By Brian Holland PharmD, BCPS
When used appropriately, antibiotics save lives. But any time antibiotics are used, they can cause side effects and lead to antibiotic resistance – the inability of an antibiotic to kill bacteria.
According to the Centers for Disease Control and Prevention (CDC), antibiotic resistance is one of the world’s most pressing public health problems. Every time a person takes antibiotics, susceptible bacteria are killed leaving behind resistant bacteria that can grow and multiply. These resistant bacteria can also be spread to other individuals.
The CDC estimates that each year in the United States, more than 2 million people are infected by bacteria that cannot be treated by the recommended antibiotic and more than 23,000 of these people die.
A growing concern from the misuse of antibiotics has been Clostridioides difficile (formerly known as Clostridium difficile) infection, often referred to as C. diff or CDI. CDI results in inflammation of the colon, known as colitis. Symptoms of CDI include watery diarrhea, fever, loss of appetite, nausea and abdominal pain and tenderness. The CDC estimates that around a half-million people get infected with CDI each year in the United States, and approximately 20,000 of them die. Antibiotics are the leading cause of CDI.
It is estimated that about a third of all antibiotic prescriptions outside of a hospital setting are unnecessary. This amounts to more than 80 million unnecessary antibiotic prescriptions in the U.S. each year. Total inappropriate antibiotic use approaches 50 percent when you factor in inappropriate antibiotic selection, wrong dose and improper length of treatment.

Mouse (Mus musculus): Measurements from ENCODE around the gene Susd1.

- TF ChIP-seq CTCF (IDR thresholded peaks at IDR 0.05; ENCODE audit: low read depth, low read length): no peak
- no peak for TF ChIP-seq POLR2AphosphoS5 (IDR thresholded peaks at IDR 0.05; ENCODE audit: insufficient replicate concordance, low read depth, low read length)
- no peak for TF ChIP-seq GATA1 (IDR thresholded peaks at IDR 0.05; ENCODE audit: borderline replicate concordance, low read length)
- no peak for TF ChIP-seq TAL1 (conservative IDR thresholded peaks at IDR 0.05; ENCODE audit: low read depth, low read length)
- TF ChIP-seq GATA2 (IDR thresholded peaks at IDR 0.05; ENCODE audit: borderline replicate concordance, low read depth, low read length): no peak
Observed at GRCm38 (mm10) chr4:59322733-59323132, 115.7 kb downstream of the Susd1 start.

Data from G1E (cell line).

Most of these prescriptions are for respiratory infections caused by viruses. Colds, bronchitis, most sinus infections and sore throats, and even some ear infections are caused by viruses. Antibiotics have no effect on viruses.
Drug-related adverse reactions – side effects – are an under-appreciated consequence of antibiotic use. A recent national study showed antibiotics were implicated in nearly 20 percent of all emergency room visits for drug-related adverse events.
In addition to the development of bacterial resistance, the use of antibiotics changes our microbiome; those are the beneficial bacteria living in us that help keep us healthy. A healthy microbiome supplies our bodies with important nutrients, helps with vitamin production and protects us from unhealthy or disease-causing bacteria. Alterations in the human microbiome has been associated with a large number of health problems including childhood obesity, diabetes, asthma and increased risk of infections.
When used as they should be, antibiotics do their job very well. It’s vitally important to follow the orders of your health care provider regarding antibiotics and to not misuse them.
About the author: Brian Holland, PharmD, BCPS, is Pharmacy Clinical Coordinator at Sky Lakes Medical Center Pharmacy.